During her rehabilitation, Kala was taken out for daily forest walks to learn important forest skills by our bear care staff for almost one year. She is making good progress through gaining confidence while climbing in the trees, loving to be outside and finally learning how to be a bear. When she was about one year and three months old, she had reached the age where she was no longer vulnerable for a human to walk with her in the forest.

Our “mother bear” is leading the climbing skills to little Kala.

It is truly heart-warming to see little Kala take his first few climb on trees.

Last year in November we tried to let Kala meet new cubs and make friends (Boboi, Kitud and Tan-Tan). Unfortunately, Kala was not accepted by her three companions due to her rough play fighting, but we will continue to look for other bears who she might find some companionship with. This is a time for little Kala to make new friends and go out into the sunshine. On February 23rd, 2016 a veterinarian from the Sabah Wildlife Department, Dr Laura Benedict, and Wong Siew Te with our bear care team helped in the moving process. During the process, a general health check on Kala was conducted to assess potential sickness, functionality of organs and physical condition. The blood tests concluded that Kala was a healthy bear and she now weighs 23.35kg.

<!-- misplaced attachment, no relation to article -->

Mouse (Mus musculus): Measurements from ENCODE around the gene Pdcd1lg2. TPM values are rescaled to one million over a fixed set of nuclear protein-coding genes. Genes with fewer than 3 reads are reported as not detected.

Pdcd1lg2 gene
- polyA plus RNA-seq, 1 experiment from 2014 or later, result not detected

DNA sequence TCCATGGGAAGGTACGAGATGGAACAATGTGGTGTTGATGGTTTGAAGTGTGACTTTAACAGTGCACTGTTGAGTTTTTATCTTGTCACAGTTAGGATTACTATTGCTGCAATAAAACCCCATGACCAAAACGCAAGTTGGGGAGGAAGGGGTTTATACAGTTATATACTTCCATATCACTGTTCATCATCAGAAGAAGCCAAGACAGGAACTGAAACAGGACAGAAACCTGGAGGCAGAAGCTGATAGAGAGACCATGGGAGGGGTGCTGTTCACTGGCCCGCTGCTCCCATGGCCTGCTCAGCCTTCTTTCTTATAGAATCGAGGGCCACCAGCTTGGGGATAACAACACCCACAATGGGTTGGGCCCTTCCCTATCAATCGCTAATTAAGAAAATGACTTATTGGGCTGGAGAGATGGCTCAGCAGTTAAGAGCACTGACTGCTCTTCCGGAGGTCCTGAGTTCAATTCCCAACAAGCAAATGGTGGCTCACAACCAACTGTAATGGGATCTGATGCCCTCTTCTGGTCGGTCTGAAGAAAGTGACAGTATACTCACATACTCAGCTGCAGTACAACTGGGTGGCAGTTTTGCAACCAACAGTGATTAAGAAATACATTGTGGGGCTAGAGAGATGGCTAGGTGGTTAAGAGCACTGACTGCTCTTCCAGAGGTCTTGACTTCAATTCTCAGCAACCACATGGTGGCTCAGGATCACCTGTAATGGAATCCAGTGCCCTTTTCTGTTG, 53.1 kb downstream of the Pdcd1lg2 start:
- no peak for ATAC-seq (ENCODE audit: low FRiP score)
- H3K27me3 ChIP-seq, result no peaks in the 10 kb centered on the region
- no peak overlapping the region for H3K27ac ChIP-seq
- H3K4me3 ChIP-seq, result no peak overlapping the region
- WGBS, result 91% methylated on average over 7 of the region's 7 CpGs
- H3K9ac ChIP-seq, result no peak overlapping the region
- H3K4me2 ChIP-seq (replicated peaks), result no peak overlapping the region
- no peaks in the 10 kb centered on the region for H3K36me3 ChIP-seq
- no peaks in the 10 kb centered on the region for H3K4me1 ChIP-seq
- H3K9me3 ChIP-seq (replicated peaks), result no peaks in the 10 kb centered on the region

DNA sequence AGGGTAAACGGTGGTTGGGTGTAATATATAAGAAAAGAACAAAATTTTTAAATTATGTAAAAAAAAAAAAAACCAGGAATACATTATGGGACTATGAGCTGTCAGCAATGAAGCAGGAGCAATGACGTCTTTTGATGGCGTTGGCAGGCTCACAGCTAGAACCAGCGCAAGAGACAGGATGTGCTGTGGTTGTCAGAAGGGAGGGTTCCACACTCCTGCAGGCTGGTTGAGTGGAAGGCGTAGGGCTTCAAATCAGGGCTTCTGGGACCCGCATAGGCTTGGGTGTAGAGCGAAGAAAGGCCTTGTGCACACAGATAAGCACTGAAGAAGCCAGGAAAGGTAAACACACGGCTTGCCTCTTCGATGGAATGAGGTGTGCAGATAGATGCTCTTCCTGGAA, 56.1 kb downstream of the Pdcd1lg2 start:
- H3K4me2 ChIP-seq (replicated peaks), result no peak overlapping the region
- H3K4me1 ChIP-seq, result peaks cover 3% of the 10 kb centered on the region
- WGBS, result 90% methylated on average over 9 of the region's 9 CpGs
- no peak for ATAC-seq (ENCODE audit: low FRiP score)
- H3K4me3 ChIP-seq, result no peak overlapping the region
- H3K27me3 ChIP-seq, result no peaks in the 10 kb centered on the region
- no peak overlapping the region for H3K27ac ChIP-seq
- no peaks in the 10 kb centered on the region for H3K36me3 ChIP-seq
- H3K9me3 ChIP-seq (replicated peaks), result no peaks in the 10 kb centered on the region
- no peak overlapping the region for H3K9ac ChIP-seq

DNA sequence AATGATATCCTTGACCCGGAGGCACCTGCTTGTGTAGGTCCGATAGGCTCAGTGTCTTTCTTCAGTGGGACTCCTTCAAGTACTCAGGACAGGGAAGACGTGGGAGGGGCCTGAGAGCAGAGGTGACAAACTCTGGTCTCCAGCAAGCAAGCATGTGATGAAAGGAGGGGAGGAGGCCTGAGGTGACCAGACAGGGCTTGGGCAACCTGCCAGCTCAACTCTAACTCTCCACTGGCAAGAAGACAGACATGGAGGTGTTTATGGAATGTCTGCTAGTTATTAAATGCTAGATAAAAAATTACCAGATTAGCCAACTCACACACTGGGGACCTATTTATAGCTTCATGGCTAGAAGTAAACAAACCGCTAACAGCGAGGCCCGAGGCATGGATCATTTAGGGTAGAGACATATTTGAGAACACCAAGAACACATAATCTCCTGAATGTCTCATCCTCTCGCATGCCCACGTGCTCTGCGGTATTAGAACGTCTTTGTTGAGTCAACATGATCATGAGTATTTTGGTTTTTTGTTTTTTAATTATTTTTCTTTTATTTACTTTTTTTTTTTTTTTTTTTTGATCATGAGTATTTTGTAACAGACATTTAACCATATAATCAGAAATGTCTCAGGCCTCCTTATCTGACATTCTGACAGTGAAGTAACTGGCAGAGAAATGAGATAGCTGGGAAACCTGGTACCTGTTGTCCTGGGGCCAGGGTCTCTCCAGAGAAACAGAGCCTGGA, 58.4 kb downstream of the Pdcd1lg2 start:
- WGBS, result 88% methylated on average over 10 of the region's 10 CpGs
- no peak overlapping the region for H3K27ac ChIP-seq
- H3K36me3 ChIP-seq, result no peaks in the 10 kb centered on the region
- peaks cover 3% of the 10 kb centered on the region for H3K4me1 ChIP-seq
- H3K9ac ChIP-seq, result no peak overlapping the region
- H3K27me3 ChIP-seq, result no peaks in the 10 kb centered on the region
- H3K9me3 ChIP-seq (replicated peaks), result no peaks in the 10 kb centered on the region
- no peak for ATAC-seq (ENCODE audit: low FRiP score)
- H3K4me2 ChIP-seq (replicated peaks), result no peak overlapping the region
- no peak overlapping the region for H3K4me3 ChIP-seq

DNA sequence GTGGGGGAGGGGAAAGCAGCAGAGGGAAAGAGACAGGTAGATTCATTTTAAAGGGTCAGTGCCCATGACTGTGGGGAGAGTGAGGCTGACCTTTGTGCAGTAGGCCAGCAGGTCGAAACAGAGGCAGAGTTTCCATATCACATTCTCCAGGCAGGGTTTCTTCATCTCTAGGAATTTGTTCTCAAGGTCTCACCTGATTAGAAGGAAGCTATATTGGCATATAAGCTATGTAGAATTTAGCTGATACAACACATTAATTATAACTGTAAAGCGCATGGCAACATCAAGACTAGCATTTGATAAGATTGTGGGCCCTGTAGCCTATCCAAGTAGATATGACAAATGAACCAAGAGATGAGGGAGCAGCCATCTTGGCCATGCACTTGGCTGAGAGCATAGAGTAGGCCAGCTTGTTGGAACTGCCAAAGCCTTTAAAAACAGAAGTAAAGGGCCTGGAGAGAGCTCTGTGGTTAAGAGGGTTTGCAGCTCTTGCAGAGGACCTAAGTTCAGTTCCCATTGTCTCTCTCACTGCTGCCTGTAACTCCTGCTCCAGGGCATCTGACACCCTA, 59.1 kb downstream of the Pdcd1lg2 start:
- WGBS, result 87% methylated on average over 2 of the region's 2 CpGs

Process moving Kala to Bear House starts with Kala being put on anesthesia by Dr Laura Benedict, Wildlife Rescue Unit veterinarian.

After the sedation procedure, Kala was carried out of her den and put into the transportation trolley.

Bear care team help to transfer Kala to Bear House.

Reach new home at Bear House!

Dr.Laura Benedict and Bear care team perform a full health check on Kala.

Dr Laura took blood samples, give deworming and multivitamin injections, while Bear care team were busy monitoring TPR (temperatures, pulse rate, and respiration rate), taking body measurements and photos, collecting hair samples (for future DNA studies).

Checking Kala’s teeth condition

Kala’s unique chest mark! The sun bear’s name comes from this marking, which looks like a rising sun.

Carrying Kala to her new dens once the health check process has completed.

When moving Kala to her new dens, the other neighboring bears showed curiosity to the little cub. Kala’s den is designed in a semi natural style to give her a real taste of freedom and to stimulate her natural behavior in the wild.

Curious with neighbour bears !

Kala is gradually settling down to the new environment.

The bear care team has given Kala various enrichment items – these have included puzzle feeders, fire hose bags, fire hose pockets filled with peanut butter, green leaves, logs, and hidden treats encouraging Kala to forage. Little by little she tried out every enrichment and ventured around the new den. Kala is extremely playful and loves to investigate new toys! When it comes to food, she eats all her meals with relish!